He added, in surprisingly good English: “We asked them for language courses, but they said we don’t have it now because this is an emergency camp.”

The first then complains how the authorities haven’t given him enough money to buy cigarettes.

The video concludes with them complaining about the “service”.

Ter Apel is the main centre where newly-arrived migrants must present themselves for registration.

Syrian air strikes

In news broken just a few minutes ago, the BBC reports that France has launched  air strikes against IS in Syria

France has carried out its first air strikes against Islamic State militants in Syria.

The president’s office said that French planes struck targets identified during reconnaissance missions conducted over the past fortnight.

France co-ordinated with regional partners for the operation, a brief statement said.

French jets have previously carried out air strikes against IS targets in neighbouring Iraq.

“Our country thus confirms its resolute commitment to fight against the terrorist threat represented by Daesh,” the French Presidency said, referring to the militant group with a different acronym.

“We will strike each time that our national security is at stake,” the statement added.

President Francois Hollande announced earlier this month that France was preparing to send jets to Syria, beginning with a period of reconnaissance to identify targets.

France, like the UK, has previously confined its air strikes against the Islamic State group to Iraqi airspace.


In the Sunday Times, columnist Dominic Lawson claims the US is right about pollution.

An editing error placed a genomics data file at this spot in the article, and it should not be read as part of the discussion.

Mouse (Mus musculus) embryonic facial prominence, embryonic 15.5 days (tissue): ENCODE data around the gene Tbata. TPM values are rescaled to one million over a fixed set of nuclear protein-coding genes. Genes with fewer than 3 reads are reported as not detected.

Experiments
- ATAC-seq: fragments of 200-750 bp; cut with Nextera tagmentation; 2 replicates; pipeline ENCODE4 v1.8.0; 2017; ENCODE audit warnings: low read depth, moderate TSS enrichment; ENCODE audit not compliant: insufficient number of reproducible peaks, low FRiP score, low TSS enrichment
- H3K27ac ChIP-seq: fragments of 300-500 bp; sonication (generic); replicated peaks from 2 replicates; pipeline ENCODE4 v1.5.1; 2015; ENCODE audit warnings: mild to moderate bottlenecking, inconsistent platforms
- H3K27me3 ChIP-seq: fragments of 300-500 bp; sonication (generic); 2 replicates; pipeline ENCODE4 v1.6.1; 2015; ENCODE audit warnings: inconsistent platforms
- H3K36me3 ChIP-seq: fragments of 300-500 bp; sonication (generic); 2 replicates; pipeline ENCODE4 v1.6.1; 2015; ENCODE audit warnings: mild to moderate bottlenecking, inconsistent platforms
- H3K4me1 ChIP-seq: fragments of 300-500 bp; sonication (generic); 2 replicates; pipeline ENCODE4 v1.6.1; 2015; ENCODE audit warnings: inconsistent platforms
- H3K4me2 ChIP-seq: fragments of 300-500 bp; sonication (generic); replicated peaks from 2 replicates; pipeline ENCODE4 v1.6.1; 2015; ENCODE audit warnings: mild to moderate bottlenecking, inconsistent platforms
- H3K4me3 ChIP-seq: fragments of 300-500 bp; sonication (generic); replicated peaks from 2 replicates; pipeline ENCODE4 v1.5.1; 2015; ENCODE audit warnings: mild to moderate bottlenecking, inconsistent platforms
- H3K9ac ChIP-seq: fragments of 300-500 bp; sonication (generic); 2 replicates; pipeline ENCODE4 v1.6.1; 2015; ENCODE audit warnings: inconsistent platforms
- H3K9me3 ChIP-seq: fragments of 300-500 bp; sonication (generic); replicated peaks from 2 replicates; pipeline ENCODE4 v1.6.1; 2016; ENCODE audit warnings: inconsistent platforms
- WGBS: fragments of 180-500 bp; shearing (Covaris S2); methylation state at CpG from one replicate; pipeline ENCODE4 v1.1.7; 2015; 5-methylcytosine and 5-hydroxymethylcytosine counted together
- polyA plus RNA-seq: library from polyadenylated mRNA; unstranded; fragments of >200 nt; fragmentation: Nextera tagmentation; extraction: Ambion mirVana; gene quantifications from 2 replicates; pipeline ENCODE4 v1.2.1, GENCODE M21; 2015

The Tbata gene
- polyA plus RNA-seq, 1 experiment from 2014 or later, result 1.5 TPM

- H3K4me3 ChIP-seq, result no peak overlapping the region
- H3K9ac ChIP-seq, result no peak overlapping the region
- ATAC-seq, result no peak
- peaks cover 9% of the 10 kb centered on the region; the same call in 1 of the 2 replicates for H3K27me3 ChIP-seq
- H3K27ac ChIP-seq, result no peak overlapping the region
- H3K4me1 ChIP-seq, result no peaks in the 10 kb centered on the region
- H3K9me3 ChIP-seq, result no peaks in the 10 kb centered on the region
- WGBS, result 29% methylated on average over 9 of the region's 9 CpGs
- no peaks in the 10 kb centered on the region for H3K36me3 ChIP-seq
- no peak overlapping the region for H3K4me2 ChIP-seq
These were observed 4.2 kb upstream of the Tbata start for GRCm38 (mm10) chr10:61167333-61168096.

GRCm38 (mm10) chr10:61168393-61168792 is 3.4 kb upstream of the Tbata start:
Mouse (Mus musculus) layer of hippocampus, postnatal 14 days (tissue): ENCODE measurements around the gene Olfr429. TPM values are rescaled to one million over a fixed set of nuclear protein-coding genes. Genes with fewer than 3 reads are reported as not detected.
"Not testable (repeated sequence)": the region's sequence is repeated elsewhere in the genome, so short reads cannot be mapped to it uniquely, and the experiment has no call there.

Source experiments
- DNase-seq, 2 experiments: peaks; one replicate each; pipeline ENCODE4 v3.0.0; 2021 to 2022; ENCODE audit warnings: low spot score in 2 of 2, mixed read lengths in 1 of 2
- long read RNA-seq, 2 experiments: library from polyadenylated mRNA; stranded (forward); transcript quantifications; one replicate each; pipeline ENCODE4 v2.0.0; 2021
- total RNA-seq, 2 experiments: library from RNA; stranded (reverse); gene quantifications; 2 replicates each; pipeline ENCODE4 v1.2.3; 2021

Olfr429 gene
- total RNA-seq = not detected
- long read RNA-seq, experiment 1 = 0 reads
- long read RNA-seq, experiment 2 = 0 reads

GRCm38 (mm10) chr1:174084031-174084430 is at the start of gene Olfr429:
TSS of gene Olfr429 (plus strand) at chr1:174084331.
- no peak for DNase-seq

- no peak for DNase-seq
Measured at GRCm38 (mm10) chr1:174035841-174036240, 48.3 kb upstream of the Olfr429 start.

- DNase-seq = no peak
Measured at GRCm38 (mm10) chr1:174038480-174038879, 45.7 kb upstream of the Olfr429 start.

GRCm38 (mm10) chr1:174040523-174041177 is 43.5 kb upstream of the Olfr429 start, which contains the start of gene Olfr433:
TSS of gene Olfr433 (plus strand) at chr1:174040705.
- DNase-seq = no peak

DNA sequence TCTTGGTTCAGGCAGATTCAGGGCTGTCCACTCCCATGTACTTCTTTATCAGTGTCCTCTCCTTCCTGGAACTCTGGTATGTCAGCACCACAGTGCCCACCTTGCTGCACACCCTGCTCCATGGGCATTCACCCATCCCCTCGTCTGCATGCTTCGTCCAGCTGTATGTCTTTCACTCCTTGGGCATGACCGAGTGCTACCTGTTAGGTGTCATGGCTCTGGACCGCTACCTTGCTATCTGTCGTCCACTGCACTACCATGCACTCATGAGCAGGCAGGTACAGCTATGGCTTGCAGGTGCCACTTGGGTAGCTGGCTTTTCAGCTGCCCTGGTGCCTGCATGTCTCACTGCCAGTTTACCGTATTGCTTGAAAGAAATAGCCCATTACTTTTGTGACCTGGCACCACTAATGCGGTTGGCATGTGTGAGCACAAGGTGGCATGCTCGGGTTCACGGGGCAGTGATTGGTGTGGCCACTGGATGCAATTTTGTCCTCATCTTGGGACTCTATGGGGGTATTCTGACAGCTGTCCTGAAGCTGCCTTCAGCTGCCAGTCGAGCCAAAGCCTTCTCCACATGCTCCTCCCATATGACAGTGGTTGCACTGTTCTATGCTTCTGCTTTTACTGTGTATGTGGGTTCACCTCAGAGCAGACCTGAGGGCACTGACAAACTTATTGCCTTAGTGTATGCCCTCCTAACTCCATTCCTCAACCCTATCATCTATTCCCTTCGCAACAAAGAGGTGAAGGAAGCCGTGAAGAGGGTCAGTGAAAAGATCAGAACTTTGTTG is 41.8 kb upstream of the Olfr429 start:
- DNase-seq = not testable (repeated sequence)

The inability to deal with the crises afflicting the European Union — a malfunctioning common currency and apparently unstoppable migration via the Mediterranean — is blamed by the European Commission on member states failing to act as one.

Yet unity behind a terrible policy is worse than any disagreement: and in no cause has the EU been more destructively united than in the battle against the alleged existential threat to the planet known as climate change.

While America and the developing world refused to sign up to the 1997 Kyoto treaty setting strict targets for reducing CO2 emissions, the nations of Europe, co-ordinated from Brussels, signed without a whisper of dissent. Britain was especially enthusiastic, in a vain delusion that we should achieve “global leadership” in the fight to “save the planet”.

Life on Mars

The Express speculates that NASA has found life on another planet.

NASA is preparing to unveil a ‘major finding’ on Monday that has raised speculation we are closer to discovering LIFE ON MARS.

The space agency will gather a host of experts to its headquarters in Washington for a briefing where it promises to announce it has solved a huge mystery surrounding the Red Planet.

NASA’s previous announcements have revealed groundbreaking findings, such as that in July of the discovery of Earth-life planet Kepler-452b, outside of the Solar System.

Experts at this event include Jim Green, the director of planetary science at NASA and Michael Meyer, lead scientist for the Mars Exploration Program.

One theory is they will announce microbial life on the planet but a more likely scenario is evidence of flowing water.

Those hopes have been given a boost by the attendance of scientist Lujendra Ojha, of the Georgia Institute of Technology in Atlanta, at the Nasa announcement.

He first came up with the theory that Mars has liquid salt water flowing through it during warmer months.